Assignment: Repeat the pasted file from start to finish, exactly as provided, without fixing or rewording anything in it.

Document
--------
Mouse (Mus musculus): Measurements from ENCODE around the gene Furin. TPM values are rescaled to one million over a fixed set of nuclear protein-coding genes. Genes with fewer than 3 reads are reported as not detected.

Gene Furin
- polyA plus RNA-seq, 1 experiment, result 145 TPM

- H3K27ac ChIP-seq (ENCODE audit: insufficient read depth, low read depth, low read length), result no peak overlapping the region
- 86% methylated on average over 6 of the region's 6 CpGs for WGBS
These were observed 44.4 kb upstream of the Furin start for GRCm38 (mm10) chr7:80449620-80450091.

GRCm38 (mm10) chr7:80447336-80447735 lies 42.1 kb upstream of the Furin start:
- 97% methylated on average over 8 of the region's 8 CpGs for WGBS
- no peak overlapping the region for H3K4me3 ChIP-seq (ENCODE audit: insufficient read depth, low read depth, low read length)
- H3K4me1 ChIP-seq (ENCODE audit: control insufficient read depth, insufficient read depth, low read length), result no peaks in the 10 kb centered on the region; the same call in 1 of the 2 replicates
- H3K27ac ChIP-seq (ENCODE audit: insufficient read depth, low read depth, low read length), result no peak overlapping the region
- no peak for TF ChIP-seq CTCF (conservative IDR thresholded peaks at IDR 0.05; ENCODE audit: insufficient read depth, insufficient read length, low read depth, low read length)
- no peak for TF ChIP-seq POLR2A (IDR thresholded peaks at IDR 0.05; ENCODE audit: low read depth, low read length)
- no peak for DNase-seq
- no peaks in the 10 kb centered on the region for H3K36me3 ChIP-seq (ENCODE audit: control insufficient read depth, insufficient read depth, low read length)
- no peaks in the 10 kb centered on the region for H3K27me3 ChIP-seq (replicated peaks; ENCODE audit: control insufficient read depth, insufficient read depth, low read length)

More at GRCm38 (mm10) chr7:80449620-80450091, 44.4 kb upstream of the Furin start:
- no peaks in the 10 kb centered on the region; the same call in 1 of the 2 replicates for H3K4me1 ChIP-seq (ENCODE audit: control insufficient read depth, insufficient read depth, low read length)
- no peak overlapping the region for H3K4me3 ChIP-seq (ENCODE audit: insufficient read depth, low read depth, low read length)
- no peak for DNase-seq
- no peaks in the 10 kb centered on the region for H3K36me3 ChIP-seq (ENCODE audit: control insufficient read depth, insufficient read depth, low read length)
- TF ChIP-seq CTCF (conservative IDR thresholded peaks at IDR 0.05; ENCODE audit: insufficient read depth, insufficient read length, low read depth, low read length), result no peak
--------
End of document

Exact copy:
Mouse (Mus musculus): Measurements from ENCODE around the gene Furin. TPM values are rescaled to one million over a fixed set of nuclear protein-coding genes. Genes with fewer than 3 reads are reported as not detected.

Gene Furin
- polyA plus RNA-seq, 1 experiment, result 145 TPM

- H3K27ac ChIP-seq (ENCODE audit: insufficient read depth, low read depth, low read length), result no peak overlapping the region
- 86% methylated on average over 6 of the region's 6 CpGs for WGBS
These were observed 44.4 kb upstream of the Furin start for GRCm38 (mm10) chr7:80449620-80450091.

GRCm38 (mm10) chr7:80447336-80447735 lies 42.1 kb upstream of the Furin start:
- 97% methylated on average over 8 of the region's 8 CpGs for WGBS
- no peak overlapping the region for H3K4me3 ChIP-seq (ENCODE audit: insufficient read depth, low read depth, low read length)
- H3K4me1 ChIP-seq (ENCODE audit: control insufficient read depth, insufficient read depth, low read length), result no peaks in the 10 kb centered on the region; the same call in 1 of the 2 replicates
- H3K27ac ChIP-seq (ENCODE audit: insufficient read depth, low read depth, low read length), result no peak overlapping the region
- no peak for TF ChIP-seq CTCF (conservative IDR thresholded peaks at IDR 0.05; ENCODE audit: insufficient read depth, insufficient read length, low read depth, low read length)
- no peak for TF ChIP-seq POLR2A (IDR thresholded peaks at IDR 0.05; ENCODE audit: low read depth, low read length)
- no peak for DNase-seq
- no peaks in the 10 kb centered on the region for H3K36me3 ChIP-seq (ENCODE audit: control insufficient read depth, insufficient read depth, low read length)
- no peaks in the 10 kb centered on the region for H3K27me3 ChIP-seq (replicated peaks; ENCODE audit: control insufficient read depth, insufficient read depth, low read length)

More at GRCm38 (mm10) chr7:80449620-80450091, 44.4 kb upstream of the Furin start:
- no peaks in the 10 kb centered on the region; the same call in 1 of the 2 replicates for H3K4me1 ChIP-seq (ENCODE audit: control insufficient read depth, insufficient read depth, low read length)
- no peak overlapping the region for H3K4me3 ChIP-seq (ENCODE audit: insufficient read depth, low read depth, low read length)
- no peak for DNase-seq
- no peaks in the 10 kb centered on the region for H3K36me3 ChIP-seq (ENCODE audit: control insufficient read depth, insufficient read depth, low read length)
- TF ChIP-seq CTCF (conservative IDR thresholded peaks at IDR 0.05; ENCODE audit: insufficient read depth, insufficient read length, low read depth, low read length), result no peak